An agent who is the procuring cause of a transaction which he is authorized to negotiate is entitled to the commission for the transaction, regardless of the fact that he was discharged prior to completion of the deal. Graubremse GMBH v. Berg Manufacturing & Sales Co., 417 F.2d 1201, 1205 (7th Cir. 1969). In another case interpreting Illinois law, this Court held that the plaintiff, a manufacturer's representative under an oral agreement which provided that the plaintiff would attempt to induce mail order companies to insert descriptions and photographs of the defendant's furniture in the mail order companies' catalogues, was the procuring cause of sales resulting from those catalogue listings and was consequently entitled to commissions on those sales, notwithstanding the fact that the sales were made or consummated subsequent to the termination of the plaintiff's services. Richer v. Khoury Bros., Inc., 341 F.2d 34, 38 (7th Cir. 1965). See Stein v. Malden Mills, Inc., 9 Ill.App.3d 266, 292 N.E.2d 52 (1972); Larson v. R.W. Borrowdale Co., 53 Ill.App.2d 104, 203 N.E.2d 77 (1964); Heuvelman v. Triplett Electrical Instrument Co., 23 Ill.App.2d 231, 161 N.E.2d 875 (1959).
The appellant alleges that the procuring cause doctrine entitles it to commissions on all orders placed before its termination but filled afterwards and commissions on all orders placed pursuant to blanket orders negotiated in 1979 or early 1980. As the district court noted, however, the appellant fails to allege the existence of any order which he in fact procured and for which he received no commission. The appellant's claim that he is owed commissions is not based on an allegation that he in fact procured orders and was not paid; his claim is based solely on his oral agreement with the appellee. Because the appellant did not allege any order which he actually procured, he is not entitled to commissions based on an extra-contractual remedy like the procuring cause doctrine. We next examine whether the appellant is entitled to commissions pursuant to his agreement with the appellee.
The district court found that the oral agreement between the parties made no provision for payment of commissions upon termination. This finding is not challenged on appeal. The district court also noted that industry custom may allow additional terms to be read into a contract where that contract is not a complete expression of the intention of the parties. 15 Illinois Law and Practice: Customs and Usages Sec. 9 (1968). To be binding, however, a trade custom or usage must be so well known, uniform, long-established, and generally acquiesced in so as to induce the belief that the parties contracted with reference to it, nothing in their contract to the contrary. Katz v. Brooks, 65 Ill.App.2d 155, 212 N.E.2d 508, 511 (1965). In this case the evidence of trade custom included the testimony of appellee's president and evidence of three other contract terminations involving the appellant. The district court found that the trade custom was to give as little as thirty days notice and that no custom provided that blanket orders would continue to generate commissions for an indefinite period of time after the agent's termination. We hold that this finding is not clearly erroneous. Medtronic, Inc. v. Benda, 689 F.2d 645, 647 (7th Cir. 1982), cert. denied, 459 U.S. 1106, 103 S. Ct. 731, 74 L. Ed. 2d 436 (1983).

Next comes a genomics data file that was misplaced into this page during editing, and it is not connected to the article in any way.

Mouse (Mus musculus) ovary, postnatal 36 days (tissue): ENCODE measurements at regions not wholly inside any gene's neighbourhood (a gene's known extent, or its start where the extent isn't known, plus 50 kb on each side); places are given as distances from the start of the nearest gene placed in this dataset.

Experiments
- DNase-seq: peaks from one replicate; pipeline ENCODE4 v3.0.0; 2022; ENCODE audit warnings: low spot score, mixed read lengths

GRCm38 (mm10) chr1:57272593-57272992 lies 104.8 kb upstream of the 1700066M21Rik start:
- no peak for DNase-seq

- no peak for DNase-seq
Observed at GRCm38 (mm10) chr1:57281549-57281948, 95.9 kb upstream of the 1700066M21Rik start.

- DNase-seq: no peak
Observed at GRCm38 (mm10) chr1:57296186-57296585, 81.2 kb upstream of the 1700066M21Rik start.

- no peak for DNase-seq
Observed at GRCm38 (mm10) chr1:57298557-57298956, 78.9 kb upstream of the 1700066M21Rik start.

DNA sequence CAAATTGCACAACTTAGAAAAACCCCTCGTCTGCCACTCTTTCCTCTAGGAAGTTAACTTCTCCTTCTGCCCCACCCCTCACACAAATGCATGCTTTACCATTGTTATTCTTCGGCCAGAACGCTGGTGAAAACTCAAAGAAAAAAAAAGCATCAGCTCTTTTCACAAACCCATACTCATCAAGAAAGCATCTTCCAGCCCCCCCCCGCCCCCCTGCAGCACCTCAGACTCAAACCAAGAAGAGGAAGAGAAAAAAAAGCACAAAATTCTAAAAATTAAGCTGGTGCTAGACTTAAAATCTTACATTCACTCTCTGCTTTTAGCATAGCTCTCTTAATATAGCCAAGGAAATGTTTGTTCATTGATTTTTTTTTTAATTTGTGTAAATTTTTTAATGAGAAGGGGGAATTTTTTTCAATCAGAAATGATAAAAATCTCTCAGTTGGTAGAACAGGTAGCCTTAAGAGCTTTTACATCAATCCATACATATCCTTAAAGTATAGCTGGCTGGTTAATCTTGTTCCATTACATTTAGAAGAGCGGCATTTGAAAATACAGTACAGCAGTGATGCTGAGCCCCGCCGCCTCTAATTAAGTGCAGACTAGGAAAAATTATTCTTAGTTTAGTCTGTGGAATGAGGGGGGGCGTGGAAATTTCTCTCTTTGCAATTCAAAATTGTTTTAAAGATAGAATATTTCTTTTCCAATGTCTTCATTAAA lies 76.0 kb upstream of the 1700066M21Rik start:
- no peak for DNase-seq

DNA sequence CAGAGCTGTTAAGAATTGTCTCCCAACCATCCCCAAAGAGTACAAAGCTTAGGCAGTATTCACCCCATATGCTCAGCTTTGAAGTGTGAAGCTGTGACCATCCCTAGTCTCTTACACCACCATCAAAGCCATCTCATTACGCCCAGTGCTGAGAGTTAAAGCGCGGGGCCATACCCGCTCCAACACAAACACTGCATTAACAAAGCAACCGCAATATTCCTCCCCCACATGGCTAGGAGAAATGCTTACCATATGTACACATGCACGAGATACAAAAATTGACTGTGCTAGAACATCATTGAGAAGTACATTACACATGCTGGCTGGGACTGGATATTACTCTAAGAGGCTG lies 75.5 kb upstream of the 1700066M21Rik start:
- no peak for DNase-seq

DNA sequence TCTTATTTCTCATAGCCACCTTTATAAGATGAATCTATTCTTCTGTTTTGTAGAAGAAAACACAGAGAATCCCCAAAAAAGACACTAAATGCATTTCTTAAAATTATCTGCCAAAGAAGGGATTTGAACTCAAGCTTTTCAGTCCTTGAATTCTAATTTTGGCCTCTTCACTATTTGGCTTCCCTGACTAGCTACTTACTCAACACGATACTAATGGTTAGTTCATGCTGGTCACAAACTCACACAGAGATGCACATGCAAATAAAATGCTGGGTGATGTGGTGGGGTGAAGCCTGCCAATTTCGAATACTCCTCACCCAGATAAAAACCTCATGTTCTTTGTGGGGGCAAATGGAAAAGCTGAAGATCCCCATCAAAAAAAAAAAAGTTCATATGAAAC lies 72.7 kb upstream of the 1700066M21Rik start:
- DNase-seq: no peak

In his brief the appellant argues that it is the appellee's burden to plead and prove the existence of a trade custom which would deny the appellant its claimed commissions. The appellant's view of this burden is incorrect. The appellant must establish its right to the disputed commissions either on the basis of its contract with the appellee or on the basis of an extra-contractual remedy like the procuring cause doctrine. Cf. Sandberg v. American Machining Co., 31 Ill.App.3d 449, 334 N.E.2d 246, 248 (1975). The appellant has failed to establish its right to the commissions under either theory and we therefore affirm the order of the district court.
The appellee has filed a statement asking this Court to affirm the order entered below without oral argument. The Court notified the appellant that it might file a "Statement as to Need for Oral Argument." See F.R.A.P. 34(a); Circuit Rule 14(f). Having considered the appellant's statement, the Court has nevertheless concluded that oral argument is unnecessary, and the appeal has consequently been submitted for decision on the briefs and record
This case was originally decided March 2, 1984 in an unpublished order. Pursuant to our order of May 18, 1984, we now publish the opinion
The original agreement was between Norman Dahly as a sole proprietor and the appellee. Dahly Tool was incorporated in 1967 and took over operation as the appellee's representative; the appellee apparently acquiesced to the incorporation of Dahly Tool